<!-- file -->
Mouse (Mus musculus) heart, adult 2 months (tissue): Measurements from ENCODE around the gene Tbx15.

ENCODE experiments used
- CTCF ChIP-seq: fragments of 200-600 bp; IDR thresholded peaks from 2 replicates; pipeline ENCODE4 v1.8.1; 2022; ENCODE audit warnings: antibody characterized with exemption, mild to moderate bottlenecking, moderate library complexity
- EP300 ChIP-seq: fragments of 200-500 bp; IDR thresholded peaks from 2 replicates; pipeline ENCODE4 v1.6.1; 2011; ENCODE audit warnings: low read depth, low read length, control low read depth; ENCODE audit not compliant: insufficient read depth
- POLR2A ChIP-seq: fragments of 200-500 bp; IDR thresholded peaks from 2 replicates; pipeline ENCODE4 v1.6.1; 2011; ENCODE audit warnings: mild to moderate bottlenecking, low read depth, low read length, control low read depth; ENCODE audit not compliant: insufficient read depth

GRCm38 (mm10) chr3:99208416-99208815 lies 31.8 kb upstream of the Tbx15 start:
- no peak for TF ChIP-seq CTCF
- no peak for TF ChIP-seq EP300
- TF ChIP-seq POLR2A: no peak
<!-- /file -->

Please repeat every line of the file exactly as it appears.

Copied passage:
Mouse (Mus musculus) heart, adult 2 months (tissue): Measurements from ENCODE around the gene Tbx15.

ENCODE experiments used
- CTCF ChIP-seq: fragments of 200-600 bp; IDR thresholded peaks from 2 replicates; pipeline ENCODE4 v1.8.1; 2022; ENCODE audit warnings: antibody characterized with exemption, mild to moderate bottlenecking, moderate library complexity
- EP300 ChIP-seq: fragments of 200-500 bp; IDR thresholded peaks from 2 replicates; pipeline ENCODE4 v1.6.1; 2011; ENCODE audit warnings: low read depth, low read length, control low read depth; ENCODE audit not compliant: insufficient read depth
- POLR2A ChIP-seq: fragments of 200-500 bp; IDR thresholded peaks from 2 replicates; pipeline ENCODE4 v1.6.1; 2011; ENCODE audit warnings: mild to moderate bottlenecking, low read depth, low read length, control low read depth; ENCODE audit not compliant: insufficient read depth

GRCm38 (mm10) chr3:99208416-99208815 lies 31.8 kb upstream of the Tbx15 start:
- no peak for TF ChIP-seq CTCF
- no peak for TF ChIP-seq EP300
- TF ChIP-seq POLR2A: no peak